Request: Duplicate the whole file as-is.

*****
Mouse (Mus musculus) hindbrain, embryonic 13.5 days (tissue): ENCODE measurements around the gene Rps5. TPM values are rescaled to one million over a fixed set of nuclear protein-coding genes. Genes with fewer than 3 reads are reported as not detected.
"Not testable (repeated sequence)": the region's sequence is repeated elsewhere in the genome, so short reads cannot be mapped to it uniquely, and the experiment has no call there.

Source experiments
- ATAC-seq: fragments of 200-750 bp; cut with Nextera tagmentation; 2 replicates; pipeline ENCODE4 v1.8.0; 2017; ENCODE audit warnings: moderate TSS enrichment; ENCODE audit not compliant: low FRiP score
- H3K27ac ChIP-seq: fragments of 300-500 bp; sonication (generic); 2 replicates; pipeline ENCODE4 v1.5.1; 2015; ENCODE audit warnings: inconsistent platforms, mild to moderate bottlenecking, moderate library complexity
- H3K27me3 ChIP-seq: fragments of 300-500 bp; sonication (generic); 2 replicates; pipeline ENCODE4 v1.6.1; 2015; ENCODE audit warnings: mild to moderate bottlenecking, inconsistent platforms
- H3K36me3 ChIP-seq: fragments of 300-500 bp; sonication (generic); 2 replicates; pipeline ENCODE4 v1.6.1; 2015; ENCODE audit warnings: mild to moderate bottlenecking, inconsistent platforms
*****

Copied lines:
Mouse (Mus musculus) hindbrain, embryonic 13.5 days (tissue): ENCODE measurements around the gene Rps5. TPM values are rescaled to one million over a fixed set of nuclear protein-coding genes. Genes with fewer than 3 reads are reported as not detected.
"Not testable (repeated sequence)": the region's sequence is repeated elsewhere in the genome, so short reads cannot be mapped to it uniquely, and the experiment has no call there.

Source experiments
- ATAC-seq: fragments of 200-750 bp; cut with Nextera tagmentation; 2 replicates; pipeline ENCODE4 v1.8.0; 2017; ENCODE audit warnings: moderate TSS enrichment; ENCODE audit not compliant: low FRiP score
- H3K27ac ChIP-seq: fragments of 300-500 bp; sonication (generic); 2 replicates; pipeline ENCODE4 v1.5.1; 2015; ENCODE audit warnings: inconsistent platforms, mild to moderate bottlenecking, moderate library complexity
- H3K27me3 ChIP-seq: fragments of 300-500 bp; sonication (generic); 2 replicates; pipeline ENCODE4 v1.6.1; 2015; ENCODE audit warnings: mild to moderate bottlenecking, inconsistent platforms
- H3K36me3 ChIP-seq: fragments of 300-500 bp; sonication (generic); 2 replicates; pipeline ENCODE4 v1.6.1; 2015; ENCODE audit warnings: mild to moderate bottlenecking, inconsistent platforms